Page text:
Motor Vehicle Accidents
Accidents involving company-owned vehicles have long been a major cause of loss for midsize retailers. The potential for serious bodily injury to third parties can result in jury verdicts and settlements well above $1 million. Recent motor vehicle accident statistics involving employees at the wheel of company-owned or -leased vehicles indicate that motor vehicle crashes are the leading cause of work-related deaths in the U.S., according to the National Institute for Occupational Safety and Health (NIOSH).
Unfortunately, midsize retailers often lack the scale to have formal driver safety programs in place for trucks traveling between warehouses and stores, or for regional managers and buyers out on the road. Furthermore, the COVID-19 pandemic accelerated a trend toward store-to-customer deliveries using company-owned vehicles. The current shortage of truck drivers means their staff may be working more hours and thus be more fatigued. Additionally, employees may use their personal vehicle on company business and not have adequate insurance or a poor driving record.
To address these risks, retailers can work with their insurance broker and carrier to help them design and implement a comprehensive fleet safety program. The program typically addresses assessing fleet risk, establishing written safety policies and procedures, developing training modules and workshops, and monitoring.
New technologies can help greatly with monitoring, especially regarding distracted driving. Technologies exist that can block calls or texts when vehicles are in motion. Onboard telematics are another deterrent. The technology combines a GPS system with onboard vehicle diagnostics to record and transmit vehicle data like speed, braking and turning, incentivizing safer driving awareness. Cameras embedded with artificial intelligence that detect driver drowsiness and other unsafe driving situations are another safety enhancement.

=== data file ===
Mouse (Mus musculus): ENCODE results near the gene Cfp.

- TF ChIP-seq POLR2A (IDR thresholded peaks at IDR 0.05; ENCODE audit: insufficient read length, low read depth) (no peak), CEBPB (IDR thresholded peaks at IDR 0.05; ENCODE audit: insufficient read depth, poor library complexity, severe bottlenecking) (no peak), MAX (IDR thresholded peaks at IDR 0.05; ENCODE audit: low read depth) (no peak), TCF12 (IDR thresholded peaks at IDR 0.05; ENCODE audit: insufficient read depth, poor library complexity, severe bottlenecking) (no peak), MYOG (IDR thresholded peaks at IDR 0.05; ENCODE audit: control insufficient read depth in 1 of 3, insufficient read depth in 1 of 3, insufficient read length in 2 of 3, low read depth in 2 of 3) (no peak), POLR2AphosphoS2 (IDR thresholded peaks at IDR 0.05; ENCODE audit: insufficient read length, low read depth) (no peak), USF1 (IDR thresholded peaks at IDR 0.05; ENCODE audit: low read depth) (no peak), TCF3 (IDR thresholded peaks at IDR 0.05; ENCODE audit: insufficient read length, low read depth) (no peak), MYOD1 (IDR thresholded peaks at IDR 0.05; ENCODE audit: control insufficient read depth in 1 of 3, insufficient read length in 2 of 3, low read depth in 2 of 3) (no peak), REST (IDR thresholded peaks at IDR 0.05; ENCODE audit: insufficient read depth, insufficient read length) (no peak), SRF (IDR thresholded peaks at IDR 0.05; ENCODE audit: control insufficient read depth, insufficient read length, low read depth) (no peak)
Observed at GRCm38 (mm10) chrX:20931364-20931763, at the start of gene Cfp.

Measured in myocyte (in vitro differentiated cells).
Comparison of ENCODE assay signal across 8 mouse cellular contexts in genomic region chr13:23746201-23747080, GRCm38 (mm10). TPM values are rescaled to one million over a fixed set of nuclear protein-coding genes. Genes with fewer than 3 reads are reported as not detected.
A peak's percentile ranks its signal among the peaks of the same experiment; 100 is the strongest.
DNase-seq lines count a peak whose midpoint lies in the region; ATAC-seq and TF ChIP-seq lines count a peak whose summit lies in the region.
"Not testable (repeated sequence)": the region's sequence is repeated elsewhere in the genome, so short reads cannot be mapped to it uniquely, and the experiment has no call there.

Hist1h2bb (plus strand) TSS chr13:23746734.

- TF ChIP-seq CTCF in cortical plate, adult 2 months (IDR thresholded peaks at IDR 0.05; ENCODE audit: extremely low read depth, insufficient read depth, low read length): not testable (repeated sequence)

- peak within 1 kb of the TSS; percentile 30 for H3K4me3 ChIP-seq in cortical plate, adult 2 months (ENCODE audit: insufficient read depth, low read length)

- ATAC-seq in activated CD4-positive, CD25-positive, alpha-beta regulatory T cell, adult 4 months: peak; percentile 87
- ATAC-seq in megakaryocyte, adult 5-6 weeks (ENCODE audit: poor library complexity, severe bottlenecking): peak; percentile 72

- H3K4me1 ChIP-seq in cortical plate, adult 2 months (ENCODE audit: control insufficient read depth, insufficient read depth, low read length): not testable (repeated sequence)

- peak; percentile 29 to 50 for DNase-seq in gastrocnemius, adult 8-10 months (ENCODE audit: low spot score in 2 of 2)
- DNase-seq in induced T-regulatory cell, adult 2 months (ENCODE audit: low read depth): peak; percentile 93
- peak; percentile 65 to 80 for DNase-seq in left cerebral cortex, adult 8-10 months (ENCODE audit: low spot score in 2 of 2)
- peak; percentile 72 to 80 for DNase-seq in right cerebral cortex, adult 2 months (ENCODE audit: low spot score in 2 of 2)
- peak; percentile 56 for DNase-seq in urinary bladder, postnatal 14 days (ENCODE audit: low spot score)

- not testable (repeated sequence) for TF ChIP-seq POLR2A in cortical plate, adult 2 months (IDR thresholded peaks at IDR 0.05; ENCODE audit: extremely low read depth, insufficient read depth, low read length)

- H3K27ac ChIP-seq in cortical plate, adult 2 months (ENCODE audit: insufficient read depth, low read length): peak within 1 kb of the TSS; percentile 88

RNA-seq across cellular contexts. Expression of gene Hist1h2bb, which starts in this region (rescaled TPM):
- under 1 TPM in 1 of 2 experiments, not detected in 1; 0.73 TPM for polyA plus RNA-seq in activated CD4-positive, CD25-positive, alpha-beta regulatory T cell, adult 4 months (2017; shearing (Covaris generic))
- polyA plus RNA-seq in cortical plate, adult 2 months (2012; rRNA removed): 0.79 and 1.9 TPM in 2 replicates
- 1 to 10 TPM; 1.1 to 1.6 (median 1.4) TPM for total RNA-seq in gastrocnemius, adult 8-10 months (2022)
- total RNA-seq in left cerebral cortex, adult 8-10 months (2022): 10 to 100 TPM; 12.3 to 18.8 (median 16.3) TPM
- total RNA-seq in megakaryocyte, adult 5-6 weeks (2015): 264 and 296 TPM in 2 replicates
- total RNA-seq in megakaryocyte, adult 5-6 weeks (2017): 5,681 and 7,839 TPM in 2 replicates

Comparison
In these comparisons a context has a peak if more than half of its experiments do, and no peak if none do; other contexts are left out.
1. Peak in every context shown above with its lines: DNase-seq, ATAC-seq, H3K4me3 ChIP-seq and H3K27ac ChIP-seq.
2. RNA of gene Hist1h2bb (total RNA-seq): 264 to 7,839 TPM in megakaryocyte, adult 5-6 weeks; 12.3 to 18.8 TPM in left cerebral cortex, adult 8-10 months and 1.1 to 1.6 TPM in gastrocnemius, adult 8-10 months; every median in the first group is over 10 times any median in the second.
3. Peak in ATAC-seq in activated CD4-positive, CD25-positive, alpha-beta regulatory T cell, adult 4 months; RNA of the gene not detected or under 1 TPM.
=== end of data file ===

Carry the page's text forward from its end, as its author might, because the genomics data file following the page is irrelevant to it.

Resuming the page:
Finally, retailers also can pass on the risk of motor vehicle accidents involving employees to third-party fleet operators, assuming a commensurate cost-benefit savings.
Employee Strain Injuries
As the third-highest cause of incurred losses for midsize retailers overall, strain injuries represent the top driver of workers’ compensation insurance costs. These can occur in a variety of locations — store aisles, store back rooms, loading docks and warehouses. Compared to large retailers, midsize retailers may not be able to afford highly automated warehouses that reduce heavy lifting or formal training programs for store staff, where turnover is high and staff are already working long hours due to the labor shortage. As workers overall remain in the workforce longer, their age may put them at greater risk of strain injuries.
As with fleet safety programs, the claims and loss control experts at insurance carriers, along with new technology, can help to greatly reduce the risk of strain injuries, evaluating patterns in injuries by task, location and worker demographics such as age to identify and address hot spots. New evaluation programs using AI, such as Humantech from Velocity EHS, can analyze videos taken by smartphones and identify high-risk stress points. Those movements can then be re-engineered for improved safety.
In some cases, the revised movements not only reduce injuries but also improve productivity. Using the Humantech program, QBE Risk Solutions identified a task that was causing back injuries. The solution was to incorporate a lift table. The real payoff was that this solution was used on more than 30 other workstations, ultimately reducing the time it took for the employee to move materials.
By working with their insurance broker and carrier to address these top three causes of loss, midsize retailers can substantially reduce the risk of serious injury to their customers, employees and the general population, protect their reputation and maximize the value of their insurance program.
Bobby Steinsdoerfer is SVP, Middle Market P&C, QBE North America. Cori Henry is Assistant VP – Lead, Claims Relationship Management, QBE North America.